Location: East in Turkey, near the village Dogubeyazit
Location: North 39:42.113, East 044:17.899 (GPS on the summit)
Difficulty: YDS class 2.
Climbed August 9 2007.
How to get there:
This mountain is located in the very east of Turkey. We travelled by air to
Ankara, the capital of Turkey, then onwards by air to the city of Agri. From Agri,
you can take a (mini)bus to Dogubeyazit, in about 1.5 hours. Alternatively, one
can travel via Istanbul. There may be more frequent flights to the city of Van. From
Van, one can also go by bus to Dogubeyazit, however, this is a somewhat longer drive.
For this kind of mountain, Dogubeyazit must be designated the starting point, since travel and
logistics must be organized from here. Dogubeyazit is located at N39:32.720, E044:04.964, with an elevation
of about 1580 meter in the center of town.
See also the more detailed and illustrated trip report. Route description:
From Dogubeyazit, you need to secure transportation to the trailhead. First, proceed along the
main road towards Iran, then make a left and drive through a small village Eli, and proceed gently
uphill along a pretty rough road. The best vehicle is a 4WD, however ordinary mini-buses does drive
this road every day. The trailhead is near a place where this road gets even a bit
rougher. This location is N39:38.301, E044:14.574, with an elevation of about 2180 meter.
The climbing route is roughly outlined in this picture. Base Camp and
High Camp are also indicated (small print). First, one proceeds up along the rough road, the trail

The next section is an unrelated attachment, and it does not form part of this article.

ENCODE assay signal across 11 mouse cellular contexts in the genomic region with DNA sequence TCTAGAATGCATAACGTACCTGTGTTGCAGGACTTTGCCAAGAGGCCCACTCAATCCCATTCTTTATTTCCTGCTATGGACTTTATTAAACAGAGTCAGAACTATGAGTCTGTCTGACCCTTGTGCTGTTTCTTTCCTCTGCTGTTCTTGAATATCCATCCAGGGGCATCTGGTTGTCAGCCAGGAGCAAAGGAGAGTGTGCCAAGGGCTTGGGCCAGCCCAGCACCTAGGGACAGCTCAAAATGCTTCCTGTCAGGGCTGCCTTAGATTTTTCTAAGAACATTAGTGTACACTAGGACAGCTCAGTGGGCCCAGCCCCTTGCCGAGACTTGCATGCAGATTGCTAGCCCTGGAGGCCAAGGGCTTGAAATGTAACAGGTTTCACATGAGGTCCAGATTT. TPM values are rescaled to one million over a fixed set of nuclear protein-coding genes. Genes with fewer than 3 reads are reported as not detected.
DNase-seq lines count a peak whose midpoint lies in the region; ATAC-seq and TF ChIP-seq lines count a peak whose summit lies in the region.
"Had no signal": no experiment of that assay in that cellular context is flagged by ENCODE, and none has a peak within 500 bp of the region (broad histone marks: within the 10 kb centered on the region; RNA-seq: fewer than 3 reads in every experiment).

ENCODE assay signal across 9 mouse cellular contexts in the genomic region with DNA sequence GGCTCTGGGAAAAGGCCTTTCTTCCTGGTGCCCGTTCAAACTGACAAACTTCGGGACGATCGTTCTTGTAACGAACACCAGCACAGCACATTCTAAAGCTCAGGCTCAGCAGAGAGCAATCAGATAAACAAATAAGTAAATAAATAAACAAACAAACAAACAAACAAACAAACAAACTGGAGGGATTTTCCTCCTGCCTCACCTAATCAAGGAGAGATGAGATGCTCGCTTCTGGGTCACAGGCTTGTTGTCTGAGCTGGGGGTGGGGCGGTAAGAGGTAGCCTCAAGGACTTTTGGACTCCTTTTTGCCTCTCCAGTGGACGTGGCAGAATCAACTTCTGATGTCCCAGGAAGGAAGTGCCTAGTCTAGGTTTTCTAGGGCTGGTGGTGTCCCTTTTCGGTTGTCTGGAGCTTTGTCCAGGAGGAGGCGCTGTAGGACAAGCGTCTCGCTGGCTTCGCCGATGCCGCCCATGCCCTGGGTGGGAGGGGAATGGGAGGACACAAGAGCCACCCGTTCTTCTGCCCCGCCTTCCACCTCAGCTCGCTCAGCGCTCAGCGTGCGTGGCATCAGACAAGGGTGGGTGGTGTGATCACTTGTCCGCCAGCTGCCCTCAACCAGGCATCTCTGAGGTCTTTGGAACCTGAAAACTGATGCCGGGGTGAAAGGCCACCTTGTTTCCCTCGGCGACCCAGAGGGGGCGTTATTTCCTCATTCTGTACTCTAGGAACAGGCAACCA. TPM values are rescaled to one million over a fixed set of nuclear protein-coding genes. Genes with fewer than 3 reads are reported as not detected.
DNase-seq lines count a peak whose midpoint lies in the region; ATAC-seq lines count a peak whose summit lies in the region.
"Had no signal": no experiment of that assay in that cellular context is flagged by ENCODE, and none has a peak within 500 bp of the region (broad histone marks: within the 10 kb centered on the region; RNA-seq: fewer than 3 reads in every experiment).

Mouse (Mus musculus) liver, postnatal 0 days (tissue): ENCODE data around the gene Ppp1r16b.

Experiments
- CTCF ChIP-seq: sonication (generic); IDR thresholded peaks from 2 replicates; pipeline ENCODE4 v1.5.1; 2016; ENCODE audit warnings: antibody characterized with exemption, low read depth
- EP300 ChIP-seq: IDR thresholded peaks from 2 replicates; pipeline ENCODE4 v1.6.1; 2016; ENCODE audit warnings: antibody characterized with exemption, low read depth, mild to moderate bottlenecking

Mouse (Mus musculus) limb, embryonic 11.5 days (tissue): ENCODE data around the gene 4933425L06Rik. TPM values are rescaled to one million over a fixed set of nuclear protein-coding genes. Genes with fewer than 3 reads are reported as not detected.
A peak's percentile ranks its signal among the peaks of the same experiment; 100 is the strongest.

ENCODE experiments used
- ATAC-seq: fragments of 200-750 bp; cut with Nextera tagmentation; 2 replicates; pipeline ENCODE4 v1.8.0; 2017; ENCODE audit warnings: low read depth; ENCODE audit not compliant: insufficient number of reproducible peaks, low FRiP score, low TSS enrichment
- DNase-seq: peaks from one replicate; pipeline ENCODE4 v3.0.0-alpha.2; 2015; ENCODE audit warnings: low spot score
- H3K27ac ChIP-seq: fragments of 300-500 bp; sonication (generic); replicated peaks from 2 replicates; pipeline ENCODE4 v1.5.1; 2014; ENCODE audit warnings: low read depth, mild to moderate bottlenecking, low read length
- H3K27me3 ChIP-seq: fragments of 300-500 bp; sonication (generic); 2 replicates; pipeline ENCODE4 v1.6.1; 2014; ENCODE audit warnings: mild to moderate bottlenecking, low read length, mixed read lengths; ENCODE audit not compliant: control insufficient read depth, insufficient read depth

makes several short-cuts. Next the trail pass through an area with quite a few Kurds looking after
their sheep and cow while dwelling in traditional tents used for summer living. This location is at
N39:39.154, E044:15.108, elevation about 2500 meter.
A next waypoint is at N39:39.812, E044:15.370, elevation 2810 meter,
before the final push up to Base Camp.
The Base Camp area is
actually quite distributed with 4-5 different locations, they differ quite a bit with respect to
location as well as altitude. The area we used for tenting is indicated
on the picture by way of "Base Camp." Our Base Camp location was very nice (best?) at location
N39:40.705, E044:16.211, elevation 3340 meter.
From Base Camp, the trail crosses a bit to the right (when looking uphill), then ascends two
distinct hills with a somewhat flat section between them. Finally, the route proceeds up along the broad ridge
to gain the area where the High Camp is located. There are many well prepared sites for tents, but the general
area is full of rocks. Looking uphill, the route first climbs a bit left in order to gain what looks
like a pretty distinct ridge. Thereafter, the route climbs pretty straight up the hill until the terrain
becomes somewhat more gentle and permanent snow appears. When we were there, crampons could be used from
location N39:41.952, E044:17.419, elevation 4830 meter. The snow part of the route continues uphill along
the same line, then traverses right below an area with steeper snow. This place is called Pilatus, the characteristic
V-shaped snow that extends down the broad gully near (right of when looking uphill) High Camp originates about here.
This is the only place where a fall (on more icy conditions) may be dangerous. This traverse is only about 10-15